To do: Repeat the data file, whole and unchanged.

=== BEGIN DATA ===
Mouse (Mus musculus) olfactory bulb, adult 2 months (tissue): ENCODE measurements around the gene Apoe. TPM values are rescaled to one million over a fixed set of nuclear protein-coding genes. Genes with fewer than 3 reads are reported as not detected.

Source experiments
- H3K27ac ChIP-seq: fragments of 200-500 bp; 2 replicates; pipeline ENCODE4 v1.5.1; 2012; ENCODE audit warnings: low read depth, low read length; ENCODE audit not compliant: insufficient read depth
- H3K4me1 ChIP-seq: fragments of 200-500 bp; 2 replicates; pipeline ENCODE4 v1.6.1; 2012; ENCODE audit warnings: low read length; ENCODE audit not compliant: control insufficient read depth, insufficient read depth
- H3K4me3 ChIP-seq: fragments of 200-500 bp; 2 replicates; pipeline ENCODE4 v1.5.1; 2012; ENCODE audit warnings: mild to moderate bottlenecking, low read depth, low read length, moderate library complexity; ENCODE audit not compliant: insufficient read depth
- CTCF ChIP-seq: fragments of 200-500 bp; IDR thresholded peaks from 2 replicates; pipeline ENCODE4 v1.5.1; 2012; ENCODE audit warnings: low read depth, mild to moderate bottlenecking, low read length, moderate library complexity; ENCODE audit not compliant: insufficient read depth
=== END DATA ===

Mouse (Mus musculus) olfactory bulb, adult 2 months (tissue): ENCODE measurements around the gene Apoe. TPM values are rescaled to one million over a fixed set of nuclear protein-coding genes. Genes with fewer than 3 reads are reported as not detected.

Source experiments
- H3K27ac ChIP-seq: fragments of 200-500 bp; 2 replicates; pipeline ENCODE4 v1.5.1; 2012; ENCODE audit warnings: low read depth, low read length; ENCODE audit not compliant: insufficient read depth
- H3K4me1 ChIP-seq: fragments of 200-500 bp; 2 replicates; pipeline ENCODE4 v1.6.1; 2012; ENCODE audit warnings: low read length; ENCODE audit not compliant: control insufficient read depth, insufficient read depth
- H3K4me3 ChIP-seq: fragments of 200-500 bp; 2 replicates; pipeline ENCODE4 v1.5.1; 2012; ENCODE audit warnings: mild to moderate bottlenecking, low read depth, low read length, moderate library complexity; ENCODE audit not compliant: insufficient read depth
- CTCF ChIP-seq: fragments of 200-500 bp; IDR thresholded peaks from 2 replicates; pipeline ENCODE4 v1.5.1; 2012; ENCODE audit warnings: low read depth, mild to moderate bottlenecking, low read length, moderate library complexity; ENCODE audit not compliant: insufficient read depth